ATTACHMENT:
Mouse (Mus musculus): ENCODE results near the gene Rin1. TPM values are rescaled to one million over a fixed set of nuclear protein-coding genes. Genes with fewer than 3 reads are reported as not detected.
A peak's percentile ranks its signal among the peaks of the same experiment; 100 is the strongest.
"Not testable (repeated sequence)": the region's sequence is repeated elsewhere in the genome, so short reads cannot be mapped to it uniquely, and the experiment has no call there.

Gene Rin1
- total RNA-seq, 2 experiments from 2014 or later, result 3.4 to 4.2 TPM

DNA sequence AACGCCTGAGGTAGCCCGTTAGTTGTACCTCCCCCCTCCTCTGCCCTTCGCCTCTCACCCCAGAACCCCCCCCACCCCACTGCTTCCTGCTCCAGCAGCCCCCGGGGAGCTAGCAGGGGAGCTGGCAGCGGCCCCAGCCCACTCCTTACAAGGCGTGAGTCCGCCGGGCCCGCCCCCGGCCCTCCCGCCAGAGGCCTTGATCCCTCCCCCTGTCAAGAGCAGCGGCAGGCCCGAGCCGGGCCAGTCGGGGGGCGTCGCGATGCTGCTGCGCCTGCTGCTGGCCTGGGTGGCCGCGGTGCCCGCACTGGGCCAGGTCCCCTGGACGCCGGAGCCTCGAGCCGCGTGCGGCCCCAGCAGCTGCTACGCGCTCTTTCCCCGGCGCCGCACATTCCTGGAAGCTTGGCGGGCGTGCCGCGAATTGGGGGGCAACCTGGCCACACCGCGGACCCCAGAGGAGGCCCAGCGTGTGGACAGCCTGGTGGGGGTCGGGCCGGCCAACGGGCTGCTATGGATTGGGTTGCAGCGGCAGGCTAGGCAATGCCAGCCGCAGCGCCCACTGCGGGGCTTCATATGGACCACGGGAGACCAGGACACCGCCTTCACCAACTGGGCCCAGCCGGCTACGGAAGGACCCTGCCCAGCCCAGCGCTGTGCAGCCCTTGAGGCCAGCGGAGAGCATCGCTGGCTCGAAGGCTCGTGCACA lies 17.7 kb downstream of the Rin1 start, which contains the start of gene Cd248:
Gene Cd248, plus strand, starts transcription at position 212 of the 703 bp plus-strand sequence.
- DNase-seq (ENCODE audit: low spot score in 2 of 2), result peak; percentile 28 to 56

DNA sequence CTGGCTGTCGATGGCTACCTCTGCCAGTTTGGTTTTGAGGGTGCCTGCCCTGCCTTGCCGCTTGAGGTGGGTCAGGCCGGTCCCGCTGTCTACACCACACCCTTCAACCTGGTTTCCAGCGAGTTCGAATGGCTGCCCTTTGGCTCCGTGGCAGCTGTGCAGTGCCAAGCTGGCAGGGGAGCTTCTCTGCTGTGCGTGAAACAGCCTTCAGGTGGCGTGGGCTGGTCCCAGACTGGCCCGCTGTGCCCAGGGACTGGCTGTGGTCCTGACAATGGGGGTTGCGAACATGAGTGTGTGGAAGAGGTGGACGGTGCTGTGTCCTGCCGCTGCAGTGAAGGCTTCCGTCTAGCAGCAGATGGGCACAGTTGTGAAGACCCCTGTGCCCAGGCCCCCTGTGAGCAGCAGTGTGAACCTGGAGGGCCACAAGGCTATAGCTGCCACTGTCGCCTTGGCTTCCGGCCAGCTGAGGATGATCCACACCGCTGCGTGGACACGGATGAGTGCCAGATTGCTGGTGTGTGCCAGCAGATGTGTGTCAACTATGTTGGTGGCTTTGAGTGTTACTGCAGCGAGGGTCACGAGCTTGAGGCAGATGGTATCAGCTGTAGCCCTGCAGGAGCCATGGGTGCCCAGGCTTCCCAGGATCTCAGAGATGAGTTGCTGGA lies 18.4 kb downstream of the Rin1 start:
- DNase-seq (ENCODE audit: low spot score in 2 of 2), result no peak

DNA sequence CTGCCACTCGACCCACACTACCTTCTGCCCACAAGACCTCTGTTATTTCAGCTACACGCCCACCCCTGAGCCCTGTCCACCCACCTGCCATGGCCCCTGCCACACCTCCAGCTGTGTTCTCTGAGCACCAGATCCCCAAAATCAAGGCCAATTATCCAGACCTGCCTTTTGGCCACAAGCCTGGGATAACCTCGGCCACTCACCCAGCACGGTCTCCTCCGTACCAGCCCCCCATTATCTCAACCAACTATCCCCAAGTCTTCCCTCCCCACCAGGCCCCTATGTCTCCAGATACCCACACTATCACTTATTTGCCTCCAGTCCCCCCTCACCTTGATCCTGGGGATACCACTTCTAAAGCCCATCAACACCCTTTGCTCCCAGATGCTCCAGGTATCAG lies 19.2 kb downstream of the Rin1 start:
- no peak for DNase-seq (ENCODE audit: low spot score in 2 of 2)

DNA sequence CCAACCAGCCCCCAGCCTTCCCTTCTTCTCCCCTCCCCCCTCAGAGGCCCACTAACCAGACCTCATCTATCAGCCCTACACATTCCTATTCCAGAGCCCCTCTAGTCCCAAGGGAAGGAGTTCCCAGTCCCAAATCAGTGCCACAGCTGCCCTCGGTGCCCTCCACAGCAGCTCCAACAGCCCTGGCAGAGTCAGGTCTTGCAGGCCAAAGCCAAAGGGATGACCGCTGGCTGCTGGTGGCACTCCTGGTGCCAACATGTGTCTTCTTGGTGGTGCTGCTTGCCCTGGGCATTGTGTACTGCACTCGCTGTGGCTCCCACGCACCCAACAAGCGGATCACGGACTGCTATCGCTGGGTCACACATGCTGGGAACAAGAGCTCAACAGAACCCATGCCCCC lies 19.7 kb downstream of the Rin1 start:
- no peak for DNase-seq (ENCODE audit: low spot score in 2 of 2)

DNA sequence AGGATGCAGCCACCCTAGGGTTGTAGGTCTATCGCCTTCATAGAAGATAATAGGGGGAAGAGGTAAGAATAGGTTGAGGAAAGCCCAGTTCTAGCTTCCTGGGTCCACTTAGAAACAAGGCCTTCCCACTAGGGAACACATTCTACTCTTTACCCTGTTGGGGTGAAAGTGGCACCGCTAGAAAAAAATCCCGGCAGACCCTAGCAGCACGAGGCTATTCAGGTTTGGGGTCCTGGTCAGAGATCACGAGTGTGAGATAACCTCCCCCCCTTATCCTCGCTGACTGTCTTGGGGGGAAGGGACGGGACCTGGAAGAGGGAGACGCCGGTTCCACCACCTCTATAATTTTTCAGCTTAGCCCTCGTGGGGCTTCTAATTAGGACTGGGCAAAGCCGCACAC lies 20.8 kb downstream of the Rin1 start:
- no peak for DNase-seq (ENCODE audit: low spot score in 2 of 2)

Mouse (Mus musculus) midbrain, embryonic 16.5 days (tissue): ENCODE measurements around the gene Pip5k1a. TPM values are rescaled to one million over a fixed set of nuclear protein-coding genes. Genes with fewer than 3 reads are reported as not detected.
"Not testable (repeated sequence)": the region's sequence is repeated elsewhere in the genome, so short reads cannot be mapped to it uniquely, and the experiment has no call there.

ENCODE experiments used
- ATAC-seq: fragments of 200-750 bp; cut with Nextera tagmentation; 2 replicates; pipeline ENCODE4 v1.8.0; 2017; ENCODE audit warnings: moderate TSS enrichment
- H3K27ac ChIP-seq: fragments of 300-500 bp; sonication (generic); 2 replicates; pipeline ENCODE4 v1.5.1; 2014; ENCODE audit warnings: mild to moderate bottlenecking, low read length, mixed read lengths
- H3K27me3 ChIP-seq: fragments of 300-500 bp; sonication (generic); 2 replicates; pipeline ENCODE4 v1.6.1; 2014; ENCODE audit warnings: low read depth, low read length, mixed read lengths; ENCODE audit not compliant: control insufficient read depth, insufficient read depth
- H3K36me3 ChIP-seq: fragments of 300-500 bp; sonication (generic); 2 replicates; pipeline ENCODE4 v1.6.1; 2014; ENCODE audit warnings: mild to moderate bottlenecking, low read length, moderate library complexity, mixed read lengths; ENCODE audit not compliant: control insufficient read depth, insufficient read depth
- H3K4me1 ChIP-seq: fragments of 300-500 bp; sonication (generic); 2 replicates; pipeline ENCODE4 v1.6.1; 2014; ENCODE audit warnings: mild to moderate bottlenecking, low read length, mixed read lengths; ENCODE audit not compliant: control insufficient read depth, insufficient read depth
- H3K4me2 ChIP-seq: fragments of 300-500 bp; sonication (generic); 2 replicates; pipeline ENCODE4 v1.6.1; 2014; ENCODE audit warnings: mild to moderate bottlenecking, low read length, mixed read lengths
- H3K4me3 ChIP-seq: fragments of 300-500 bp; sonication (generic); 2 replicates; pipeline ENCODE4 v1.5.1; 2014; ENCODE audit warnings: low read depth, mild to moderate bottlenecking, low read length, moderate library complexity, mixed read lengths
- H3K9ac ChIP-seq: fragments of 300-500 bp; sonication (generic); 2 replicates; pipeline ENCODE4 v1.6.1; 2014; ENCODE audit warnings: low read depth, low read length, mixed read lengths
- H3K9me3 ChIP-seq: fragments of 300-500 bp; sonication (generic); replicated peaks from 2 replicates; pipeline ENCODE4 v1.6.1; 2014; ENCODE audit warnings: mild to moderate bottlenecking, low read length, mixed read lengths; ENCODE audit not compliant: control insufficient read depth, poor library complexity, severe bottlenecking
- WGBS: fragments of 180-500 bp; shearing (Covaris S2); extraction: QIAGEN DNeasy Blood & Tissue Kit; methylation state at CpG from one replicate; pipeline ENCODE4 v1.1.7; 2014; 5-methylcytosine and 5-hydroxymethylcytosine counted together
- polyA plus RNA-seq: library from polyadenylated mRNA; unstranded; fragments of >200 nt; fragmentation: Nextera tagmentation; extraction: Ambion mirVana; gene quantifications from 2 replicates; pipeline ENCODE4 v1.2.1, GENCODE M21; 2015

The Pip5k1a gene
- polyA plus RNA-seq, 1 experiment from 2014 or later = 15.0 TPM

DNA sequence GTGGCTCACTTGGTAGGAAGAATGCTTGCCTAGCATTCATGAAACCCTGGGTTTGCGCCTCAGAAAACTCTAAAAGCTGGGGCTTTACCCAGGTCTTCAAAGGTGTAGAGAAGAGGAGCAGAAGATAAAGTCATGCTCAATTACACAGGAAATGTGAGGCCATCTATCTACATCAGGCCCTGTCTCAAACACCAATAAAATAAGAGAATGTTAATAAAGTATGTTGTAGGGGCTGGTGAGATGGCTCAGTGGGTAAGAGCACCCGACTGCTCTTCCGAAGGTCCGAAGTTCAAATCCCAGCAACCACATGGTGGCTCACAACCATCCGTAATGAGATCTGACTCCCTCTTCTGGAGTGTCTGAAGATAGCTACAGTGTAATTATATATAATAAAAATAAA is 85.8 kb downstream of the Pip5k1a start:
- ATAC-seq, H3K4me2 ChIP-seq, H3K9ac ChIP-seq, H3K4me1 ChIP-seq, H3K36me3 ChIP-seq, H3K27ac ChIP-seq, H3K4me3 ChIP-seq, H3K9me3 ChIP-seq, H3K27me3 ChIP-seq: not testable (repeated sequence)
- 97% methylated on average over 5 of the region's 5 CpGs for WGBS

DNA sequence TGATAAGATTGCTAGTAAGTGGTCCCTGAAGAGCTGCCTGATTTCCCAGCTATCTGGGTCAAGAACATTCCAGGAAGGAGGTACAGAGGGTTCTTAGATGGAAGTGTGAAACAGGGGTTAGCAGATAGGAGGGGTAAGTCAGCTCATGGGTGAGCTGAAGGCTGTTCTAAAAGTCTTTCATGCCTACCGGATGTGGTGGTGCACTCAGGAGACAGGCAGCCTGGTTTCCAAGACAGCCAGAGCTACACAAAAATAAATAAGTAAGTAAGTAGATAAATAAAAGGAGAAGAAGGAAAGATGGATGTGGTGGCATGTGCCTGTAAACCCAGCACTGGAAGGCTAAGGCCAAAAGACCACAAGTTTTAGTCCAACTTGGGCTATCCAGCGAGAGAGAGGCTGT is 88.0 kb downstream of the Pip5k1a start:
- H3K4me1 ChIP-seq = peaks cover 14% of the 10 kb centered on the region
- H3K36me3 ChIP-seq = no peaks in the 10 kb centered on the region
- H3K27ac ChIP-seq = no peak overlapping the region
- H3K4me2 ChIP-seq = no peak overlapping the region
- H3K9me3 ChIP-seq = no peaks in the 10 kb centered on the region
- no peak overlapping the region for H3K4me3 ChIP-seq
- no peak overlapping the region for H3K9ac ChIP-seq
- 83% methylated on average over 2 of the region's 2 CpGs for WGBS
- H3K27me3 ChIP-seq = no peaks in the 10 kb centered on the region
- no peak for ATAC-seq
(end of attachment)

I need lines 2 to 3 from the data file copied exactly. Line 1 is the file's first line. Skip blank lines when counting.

A peak's percentile ranks its signal among the peaks of the same experiment; 100 is the strongest.
"Not testable (repeated sequence)": the region's sequence is repeated elsewhere in the genome, so short reads cannot be mapped to it uniquely, and the experiment has no call there.